A fundamental aspect of successful selling (and marketing) today is to sell they way your customer’s want to buy.  Aligning your efforts to the things that buyers need to do to gain approval for a purchase is a great strategy–it helps you reduce time you might waste on things that aren’t relevant to the buyer and helps the buyer maximize the efficiency of their purchase efforts.

So, how do you do this?  Its actually pretty easy—Just ask them.

I first saw this many years ago when I was in product marketing for an Employee Self-Service startup.  One of our sales reps, Dave Wischerath, did this very well.   Our solutions, which saved companies millions of dollars in HR administration costs, were not inexpensive.  Early in sales efforts, Dave would say something like this:

“Selling is my job.  I enjoy it, but I don’t do this for fun.  And evaluating options is part of your job, clearly, or you would not be here.  What I would like to propose, so I don’t waste your time, and frankly, so you don’t waste mine, is this.  Let’s map out the things that need to occur in order for you to choose our solution.  Take me through all of the steps that need to happen.   I will then confirm which of the things that you need from us that we can do and identify ways I can help you with your internal efforts.  At any point, if either of us are not getting what we need, then lets discuss it.  And, if we can’t resolve it, it is best for both of us to move on.”

Now some might find this a bit upfront, and presumptuous, for a sales rep.  But he’s right.  It is a job.  If a buyer won’t share with you what needs to occur for them to make a purchase, your efforts to help them are frankly guess work.

We recently tested this with a question that we asked Gartner clients who are members of our research circle (a group of clients who we regularly survey on various topics).  Specifically, we asked:

Q:   When buying IT products or services, would you be willing to share details of your organization’s buying process with a trusted sales representative so they may tailor their sales activities to the way you buy? (By trusted sales representative we mean someone you have developed confidence in their credibility based on previous interactions.)

The answer mix was revealing:

  • 25.7% said they view that information as confidential and not something they share with sellers
  • 48.6% said they would share information at a high level, defining only the major gates that have to be addressed to move to a decision
  • 11.4% said they would share granular details, but would not provide information on the specific person/people that own each decision point
  • 14.3% said they would share granular details, including who owns each decision point

So, almost 75% of organizations are willing to share these details.  In my personal opinion, the 25.7% that won’t are doing themselves, and their providers a disservice, creating obstacles that make it harder for them to buy.  If you encounter an organization of this type, you might want to think hard before you invest a lot of time and sales energy.   Make sure you are not just “column fodder”.  Look for signals that the buyer is willing to collaborate with you.  If you aren’t getting positive signals, try a statement like Dave’s.  If it doesn’t work, walk—it is not worth your time to continue a pursuit that is likely to end us as a loss for you, or, just as likely, a very long cycle that may result in a no decision.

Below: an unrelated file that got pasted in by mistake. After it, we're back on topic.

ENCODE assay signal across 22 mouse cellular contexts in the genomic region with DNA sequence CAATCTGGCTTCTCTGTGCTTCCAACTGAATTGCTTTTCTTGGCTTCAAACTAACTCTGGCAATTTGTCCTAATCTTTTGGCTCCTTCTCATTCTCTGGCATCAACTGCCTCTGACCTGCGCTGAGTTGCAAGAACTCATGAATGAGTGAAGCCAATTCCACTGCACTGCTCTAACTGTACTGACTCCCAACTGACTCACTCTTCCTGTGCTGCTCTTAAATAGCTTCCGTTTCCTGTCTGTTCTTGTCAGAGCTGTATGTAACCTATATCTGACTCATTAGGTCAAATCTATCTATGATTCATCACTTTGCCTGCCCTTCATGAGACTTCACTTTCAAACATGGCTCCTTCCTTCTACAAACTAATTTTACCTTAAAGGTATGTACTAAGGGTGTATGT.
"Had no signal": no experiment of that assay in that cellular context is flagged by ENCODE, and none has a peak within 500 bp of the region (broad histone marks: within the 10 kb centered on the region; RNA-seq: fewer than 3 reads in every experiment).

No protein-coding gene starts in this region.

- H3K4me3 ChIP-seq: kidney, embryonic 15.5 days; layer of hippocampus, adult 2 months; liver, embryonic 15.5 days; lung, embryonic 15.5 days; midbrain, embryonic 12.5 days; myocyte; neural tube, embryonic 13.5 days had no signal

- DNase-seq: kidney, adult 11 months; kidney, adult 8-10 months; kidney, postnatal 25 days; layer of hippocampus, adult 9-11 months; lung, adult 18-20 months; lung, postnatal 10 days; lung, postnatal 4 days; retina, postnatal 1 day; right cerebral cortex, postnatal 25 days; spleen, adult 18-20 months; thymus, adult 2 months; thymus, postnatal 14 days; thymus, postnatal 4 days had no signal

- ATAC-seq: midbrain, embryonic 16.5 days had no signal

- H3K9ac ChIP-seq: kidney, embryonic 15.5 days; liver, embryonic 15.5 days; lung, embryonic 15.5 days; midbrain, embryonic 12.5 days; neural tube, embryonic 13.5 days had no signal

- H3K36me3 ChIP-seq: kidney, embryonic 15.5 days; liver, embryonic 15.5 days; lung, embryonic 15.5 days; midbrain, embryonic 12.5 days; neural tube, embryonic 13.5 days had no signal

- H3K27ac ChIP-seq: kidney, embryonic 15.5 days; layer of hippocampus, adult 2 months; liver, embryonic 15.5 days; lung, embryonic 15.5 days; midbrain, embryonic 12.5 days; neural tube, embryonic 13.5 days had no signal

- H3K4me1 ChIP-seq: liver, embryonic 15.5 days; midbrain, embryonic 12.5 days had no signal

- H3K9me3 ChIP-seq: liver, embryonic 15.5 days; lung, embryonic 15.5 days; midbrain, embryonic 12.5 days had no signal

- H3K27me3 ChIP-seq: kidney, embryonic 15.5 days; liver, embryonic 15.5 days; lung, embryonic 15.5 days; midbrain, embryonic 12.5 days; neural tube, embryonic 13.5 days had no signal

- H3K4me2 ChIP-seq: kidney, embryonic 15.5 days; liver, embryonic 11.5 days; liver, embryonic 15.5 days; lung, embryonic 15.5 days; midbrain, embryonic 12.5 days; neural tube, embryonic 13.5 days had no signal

But, let’s look at the positive side of things.  What can you do when a buyer will share information on their buying process?  A lot–and it can have a huge impact on you and your organization.  Here are some of the possibilities:

  • Evaluate your content, marketing activities, and sales approach –  making adjustments (adding, removing, changing) based on the value they provide to the buying process
  • Develop a collective view across many customers to have a good composite picture of the buying process—and use this with customers that aren’t as forthcoming about their company’s approach
  • Encourage more collaboration across your sales organization, encouraging reps to share their approach to learn the buying approach of their customers

I recently published another note related to this topic.  The note is called “Tech Go-to-Market: Create Activity Paths Through the Tech Buying Cycle for More-Effective Selling” (subscription required).  It is part of the latest wave of research on the Future of IT Sales, an ongoing Gartner special report covering the dramatic changes in sales and marketing for technology companies.   The note is focused on using knowledge of the customer buying cycle to align all of your marketing and sales efforts to make it easy for customers to buy, guiding them along their purchase journey with a mix of content, programs, and interactions.  It provides a five step process to improve both sales and marketing effectiveness with this approach:

 

 mappinggraphic

 What do you think?  Do you ask your customers what their buying process is?  Will you start now?